How To Fix a Leaky Outdoor Faucet
A common issue that any gardener or homeowner will likely run into one day is the problem of a leaky spigot. This can present as a small, insignificant issue, but if left untouched for long enough, even an outdoor faucet leaking gently can cause serious damage to your garden, your house’s foundation and your bank account. Luckily, a leaky outdoor faucet repair can be easy, quick and, most importantly, cheap. All you’ll need is a wrench, pliers, a screwdriver and a spare washer for your leaking hose bib repair. Note: If you’re working with a frost-free faucet and you see that water is leaking from the top of the bib, you might also need to replace the vacuum breaker. Skip to step 5 for more details on vacuum breaker replacement.
Step 1: Check the Packing Nut
Commonly referred to as a spigot or a hose bib, the outdoor faucet on your house has a fairly straightforward anatomy. Behind the handle, you’ll find a packing nut that keeps the water’s egress sealed off from the outside. Tightening this packing nut with ¼ to ⅛ turn is the first step in any leaky outdoor faucet repair. If your handle is secured instead with a screw at its center, follow the same steps applied to the screw instead. Oftentimes, tightening this seal is all you need to get your hose bibb back to functioning the way it should be. If you find that your spigot is still leaking after this, you’ll have to move forward with removing this packing nut completely to gain access to the hose stem. Before you do this, make sure your water supply is turned off.
Step 2: Turn Off Your Water Supply
It’s important to make sure your water supply is turned off when moving forward with a hose repair; otherwise, you will run into a world of problems when you remove the packing nut to access the faucet stem. If you aren’t sure how to do this, we recommend locating your water meter first, as you’ll typically find your water shut-off valve nearby. The location of the shut-off valve and meter vary, with indoor water meters more common for colder regions and outdoor water meters used frequently in warmer climates. If you believe your water meter is located indoors, try searching your basement, garage or crawl space. Typically, turning the water shut-off valve clockwise to horizontal will turn your water supply off. If your valve uses a knob, turn clockwise until you can no longer turn. After you’ve done this, make sure to turn your outdoor faucet to open before proceeding with the repair to get any excess water out that might be left in the pipes (and to make sure you succeeded in cutting off the water supply).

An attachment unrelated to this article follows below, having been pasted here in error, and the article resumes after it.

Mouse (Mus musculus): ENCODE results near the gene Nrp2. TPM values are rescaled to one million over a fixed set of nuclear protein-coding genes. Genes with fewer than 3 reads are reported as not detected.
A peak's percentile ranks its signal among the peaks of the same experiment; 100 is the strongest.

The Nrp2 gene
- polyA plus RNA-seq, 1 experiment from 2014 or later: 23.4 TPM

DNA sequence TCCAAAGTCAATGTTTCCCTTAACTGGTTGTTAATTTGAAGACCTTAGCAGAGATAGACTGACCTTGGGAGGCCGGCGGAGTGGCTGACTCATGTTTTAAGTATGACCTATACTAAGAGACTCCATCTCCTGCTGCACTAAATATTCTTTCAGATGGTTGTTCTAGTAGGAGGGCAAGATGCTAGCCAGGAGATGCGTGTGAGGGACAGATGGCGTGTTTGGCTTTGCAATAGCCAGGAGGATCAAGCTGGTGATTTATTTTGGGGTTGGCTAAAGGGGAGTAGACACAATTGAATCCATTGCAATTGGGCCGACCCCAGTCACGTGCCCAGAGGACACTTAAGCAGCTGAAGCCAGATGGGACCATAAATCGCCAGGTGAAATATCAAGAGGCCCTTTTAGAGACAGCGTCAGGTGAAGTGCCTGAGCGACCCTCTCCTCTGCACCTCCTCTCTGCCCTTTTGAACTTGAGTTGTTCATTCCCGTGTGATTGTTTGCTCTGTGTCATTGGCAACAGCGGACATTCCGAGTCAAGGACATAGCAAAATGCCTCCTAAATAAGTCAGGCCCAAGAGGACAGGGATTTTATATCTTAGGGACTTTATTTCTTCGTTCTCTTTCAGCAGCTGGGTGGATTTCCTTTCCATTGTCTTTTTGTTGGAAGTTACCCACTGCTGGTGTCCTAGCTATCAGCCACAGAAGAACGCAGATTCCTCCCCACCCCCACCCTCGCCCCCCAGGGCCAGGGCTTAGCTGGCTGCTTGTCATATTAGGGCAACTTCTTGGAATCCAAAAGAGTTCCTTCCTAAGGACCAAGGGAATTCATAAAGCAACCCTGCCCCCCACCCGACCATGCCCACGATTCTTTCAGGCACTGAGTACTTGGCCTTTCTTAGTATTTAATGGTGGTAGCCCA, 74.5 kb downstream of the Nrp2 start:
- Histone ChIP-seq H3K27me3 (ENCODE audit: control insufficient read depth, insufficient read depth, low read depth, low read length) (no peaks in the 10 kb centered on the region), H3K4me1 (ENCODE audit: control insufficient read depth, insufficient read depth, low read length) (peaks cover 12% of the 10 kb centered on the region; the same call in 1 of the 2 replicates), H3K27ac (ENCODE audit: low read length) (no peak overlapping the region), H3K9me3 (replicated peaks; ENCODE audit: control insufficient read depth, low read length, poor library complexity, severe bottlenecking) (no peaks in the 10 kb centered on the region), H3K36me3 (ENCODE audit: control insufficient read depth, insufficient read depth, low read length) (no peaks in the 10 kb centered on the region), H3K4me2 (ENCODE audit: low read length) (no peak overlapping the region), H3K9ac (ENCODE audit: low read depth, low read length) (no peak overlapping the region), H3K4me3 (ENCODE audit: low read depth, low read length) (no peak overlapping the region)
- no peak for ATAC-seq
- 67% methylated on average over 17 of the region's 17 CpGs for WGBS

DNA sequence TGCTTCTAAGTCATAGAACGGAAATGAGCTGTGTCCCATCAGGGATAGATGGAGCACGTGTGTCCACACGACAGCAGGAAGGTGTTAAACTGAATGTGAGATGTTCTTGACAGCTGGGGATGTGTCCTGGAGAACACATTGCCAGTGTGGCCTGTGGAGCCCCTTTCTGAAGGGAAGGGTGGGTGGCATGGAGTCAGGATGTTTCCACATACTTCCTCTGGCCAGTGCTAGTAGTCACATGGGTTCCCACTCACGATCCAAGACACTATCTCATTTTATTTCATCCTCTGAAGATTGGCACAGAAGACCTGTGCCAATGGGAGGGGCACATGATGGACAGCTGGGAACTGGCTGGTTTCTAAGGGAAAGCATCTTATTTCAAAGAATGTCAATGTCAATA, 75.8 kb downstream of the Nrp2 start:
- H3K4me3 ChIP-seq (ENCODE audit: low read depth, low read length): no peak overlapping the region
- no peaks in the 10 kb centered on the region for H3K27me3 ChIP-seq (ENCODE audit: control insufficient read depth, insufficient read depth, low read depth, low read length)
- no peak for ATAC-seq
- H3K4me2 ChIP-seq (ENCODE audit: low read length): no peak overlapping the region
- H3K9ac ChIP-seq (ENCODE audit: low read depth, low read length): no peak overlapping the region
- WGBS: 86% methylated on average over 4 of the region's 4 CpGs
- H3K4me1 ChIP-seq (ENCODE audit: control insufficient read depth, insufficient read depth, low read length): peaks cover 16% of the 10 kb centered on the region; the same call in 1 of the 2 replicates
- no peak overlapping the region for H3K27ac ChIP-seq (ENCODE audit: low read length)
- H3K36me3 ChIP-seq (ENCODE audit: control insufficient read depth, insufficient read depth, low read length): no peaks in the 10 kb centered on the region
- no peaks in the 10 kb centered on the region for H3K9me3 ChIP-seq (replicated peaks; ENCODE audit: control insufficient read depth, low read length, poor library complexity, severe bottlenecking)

Step 3: Accessing the Washer Assembly
Once you are sure your water supply is shut off, use an adjustable wrench to loosen the packing nut that is behind the handle of the faucet. Remove the handle to gain access to the washer assembly, which will likely need to be replaced. This step differs depending on whether you are working with a regular or frost-free faucet. On a regular spigot, you’ll find the washer assembly directly behind the faucet handle. If you are using a freeze-proof faucet, you’ll find your handle is attached to a long metal rod called the faucet stem. Remove the entire stem, and you’ll find the damaged washer at the opposite end to the handle. Use a screwdriver to remove the washer assembly, gaining access to the washer. Replace the damaged washer with a new one of the same size and thickness.
Step 4: Reassemble Your Faucet
Replace the screw at the end of the faucet stem or faucet handle. Replace the handle back to its starting position and tighten the packing nut by turning it clockwise.
Step 5: Replacing the Vacuum Breaker on a Frost-Free Faucet
If you have a newer house, you might find that you are working with a frost-free faucet. While these faucets are great in that they prevent freezing and burst pipes, they have more parts to deal with and, therefore, there are more places where your leak could be coming from. The valve on the vacuum breaker has a tendency to wear down and break, letting water through when it normally wouldn’t. Replacing the vacuum breaker is easy but will likely require you to take your old part to a hardware store to make sure the replacement part is an exact fit for your particular spigot. Before heading to the store, simply unscrew (or pop off) the vacuum breaker cap on top of your faucet. Underneath, you’ll find the vacuum breaker. Each faucet is different in this department, but typically you will be able to dislodge this part by either unscrewing it to dislodge it from any threads or pulling it out using pliers. You’ll install the replacement the same way that you removed the original.